Kamilya Mohammedi Tuwedi.

Kenyan Court Hears Case of Mother Forcibly Disappeared During the ‘War on Terror’ Due to Mistaken Identity

Today, the High Court of Kenya heard the final oral arguments in the case of a small businesswoman and mother of three from the United Arab Emirates. She claims that after apparently being mistaken to be an Al-Qaeda operative, she was forcibly disappeared and then rendered to Somalia and Ethiopia in 2007, allegedly by Kenyan counter-terrorism forces.

The case of Kamilya Mohammedi Tuweni shines light on the illegalities committed during the so-called ‘War on Terror’ by Kenya’s Anti-Terrorism Police Unit and other security forces who violated basic human rights in conjunction with the USA’s Central Intelligence Agency (CIA) during a massive crackdown on Somali ‘terrorist suspects’.

Whilst on a business trip to Kenya in 2007 to explore the possibility of starting a tea and coffee business in Oman, Mrs Tuweni was arrested by armed men who identified themselves as members of the Kenyan Counter-Terrorism Force. After being apparently being mistaken for an Al-Qaeda operative, she was shuttled between Tanzania, Somalia and Ethiopia by her captors for two months and a half, during which time she endured beatings; was asked for bribes; was threatened with rape; narrowly escaped being sold for drugs; was held in a jail full of holes in a war zone in Somalia while airstrikes were coming closer; and was forced to sleep outside of a secret base unprotected from the freezing cold.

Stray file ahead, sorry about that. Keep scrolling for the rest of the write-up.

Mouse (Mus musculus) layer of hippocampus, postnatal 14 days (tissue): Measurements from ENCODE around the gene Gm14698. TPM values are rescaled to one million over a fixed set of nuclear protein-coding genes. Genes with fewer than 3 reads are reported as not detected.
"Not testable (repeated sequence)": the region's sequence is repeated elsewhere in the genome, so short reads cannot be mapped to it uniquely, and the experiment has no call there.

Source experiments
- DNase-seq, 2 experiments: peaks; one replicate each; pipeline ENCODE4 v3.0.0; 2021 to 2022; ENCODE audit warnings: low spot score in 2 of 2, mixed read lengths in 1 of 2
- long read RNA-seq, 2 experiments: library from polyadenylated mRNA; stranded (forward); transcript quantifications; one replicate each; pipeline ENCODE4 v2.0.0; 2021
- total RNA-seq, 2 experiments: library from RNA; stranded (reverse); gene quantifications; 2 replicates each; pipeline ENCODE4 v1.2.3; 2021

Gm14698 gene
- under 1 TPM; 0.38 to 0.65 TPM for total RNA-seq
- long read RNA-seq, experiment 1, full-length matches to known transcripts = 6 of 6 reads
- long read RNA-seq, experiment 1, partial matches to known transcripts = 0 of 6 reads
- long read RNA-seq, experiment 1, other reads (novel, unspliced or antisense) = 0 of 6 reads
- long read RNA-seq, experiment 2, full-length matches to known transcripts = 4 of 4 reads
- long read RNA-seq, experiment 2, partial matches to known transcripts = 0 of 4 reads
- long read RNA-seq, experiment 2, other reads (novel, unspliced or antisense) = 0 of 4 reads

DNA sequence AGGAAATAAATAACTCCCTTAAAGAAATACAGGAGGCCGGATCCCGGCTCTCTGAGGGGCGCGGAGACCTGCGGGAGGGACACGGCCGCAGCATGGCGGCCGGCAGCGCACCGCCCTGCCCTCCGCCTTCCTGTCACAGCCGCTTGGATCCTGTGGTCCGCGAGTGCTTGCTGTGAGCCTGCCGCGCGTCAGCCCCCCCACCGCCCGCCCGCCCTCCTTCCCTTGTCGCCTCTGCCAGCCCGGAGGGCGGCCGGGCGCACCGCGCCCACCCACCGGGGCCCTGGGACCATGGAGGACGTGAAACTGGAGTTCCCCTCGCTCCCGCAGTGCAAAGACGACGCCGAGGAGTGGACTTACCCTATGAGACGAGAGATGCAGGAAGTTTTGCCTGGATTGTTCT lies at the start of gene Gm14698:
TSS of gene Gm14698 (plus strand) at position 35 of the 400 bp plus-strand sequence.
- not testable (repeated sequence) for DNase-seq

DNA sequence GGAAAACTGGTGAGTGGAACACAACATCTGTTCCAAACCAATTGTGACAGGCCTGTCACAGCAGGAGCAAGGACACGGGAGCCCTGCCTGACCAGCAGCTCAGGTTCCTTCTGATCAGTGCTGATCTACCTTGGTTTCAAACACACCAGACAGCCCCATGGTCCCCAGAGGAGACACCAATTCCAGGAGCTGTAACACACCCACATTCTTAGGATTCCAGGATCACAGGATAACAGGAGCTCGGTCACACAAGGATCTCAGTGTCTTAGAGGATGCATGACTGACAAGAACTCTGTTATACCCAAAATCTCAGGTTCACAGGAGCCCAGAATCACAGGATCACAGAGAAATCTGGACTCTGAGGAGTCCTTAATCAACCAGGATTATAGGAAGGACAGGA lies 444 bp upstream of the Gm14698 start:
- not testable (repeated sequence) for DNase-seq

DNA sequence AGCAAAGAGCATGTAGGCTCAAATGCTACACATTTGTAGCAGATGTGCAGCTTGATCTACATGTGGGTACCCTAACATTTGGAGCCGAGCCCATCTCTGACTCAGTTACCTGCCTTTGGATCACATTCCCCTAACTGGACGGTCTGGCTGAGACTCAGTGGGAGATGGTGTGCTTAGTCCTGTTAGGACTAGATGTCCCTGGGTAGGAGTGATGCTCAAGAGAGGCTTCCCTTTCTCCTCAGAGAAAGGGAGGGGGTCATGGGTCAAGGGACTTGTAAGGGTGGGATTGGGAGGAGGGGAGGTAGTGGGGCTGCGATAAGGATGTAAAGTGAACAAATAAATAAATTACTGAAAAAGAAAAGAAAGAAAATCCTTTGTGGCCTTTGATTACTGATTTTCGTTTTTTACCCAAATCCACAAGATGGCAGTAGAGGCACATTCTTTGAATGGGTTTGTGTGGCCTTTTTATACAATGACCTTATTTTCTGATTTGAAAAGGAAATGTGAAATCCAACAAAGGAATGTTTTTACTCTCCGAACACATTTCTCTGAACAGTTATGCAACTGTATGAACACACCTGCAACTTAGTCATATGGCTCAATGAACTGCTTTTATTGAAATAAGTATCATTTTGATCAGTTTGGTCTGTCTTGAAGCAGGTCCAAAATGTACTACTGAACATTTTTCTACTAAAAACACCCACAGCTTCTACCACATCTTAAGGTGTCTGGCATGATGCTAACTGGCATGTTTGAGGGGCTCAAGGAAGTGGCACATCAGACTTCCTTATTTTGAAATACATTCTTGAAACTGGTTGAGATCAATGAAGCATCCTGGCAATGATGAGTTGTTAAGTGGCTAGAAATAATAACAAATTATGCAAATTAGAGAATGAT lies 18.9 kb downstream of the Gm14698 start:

Mrs Tuweni was never charged with any crime during her 72-day ordeal and was never made aware of the reasons behind her detention, except for a hint she received from a Kenyan police officer, soon after arriving at the police headquarters in Nairobi, when he greeted her with a “Welcome, Al Qaeda”.

A former employee of the telecommunications company Etisalat, Mrs Tuweni still suffers from nightmares about what happened, finds it difficult to sleep and feels very anxious. She is also scared when she sees police officers and when she travels abroad, and has not been able to go back to work because her reputation has been damaged.

Mrs Tuweni is asking for a formal apology from the Kenyan Government for the ill-treatment she suffered as well as compensation for the violations of her rights whilst she claims she was in the unlawful custody of Kenyan, Somali and Ethiopian authorities. In Kenya she is being represented by senior human rights lawyer Mr Samuel Mohochi, briefed by REDRESS.

A judgment on the case has been set for April.

Read more about the case here.

For further information, please contact Eva Sanchis, REDRESS’s Head of Communications,  on [email protected] or + 44 (0)7857110076.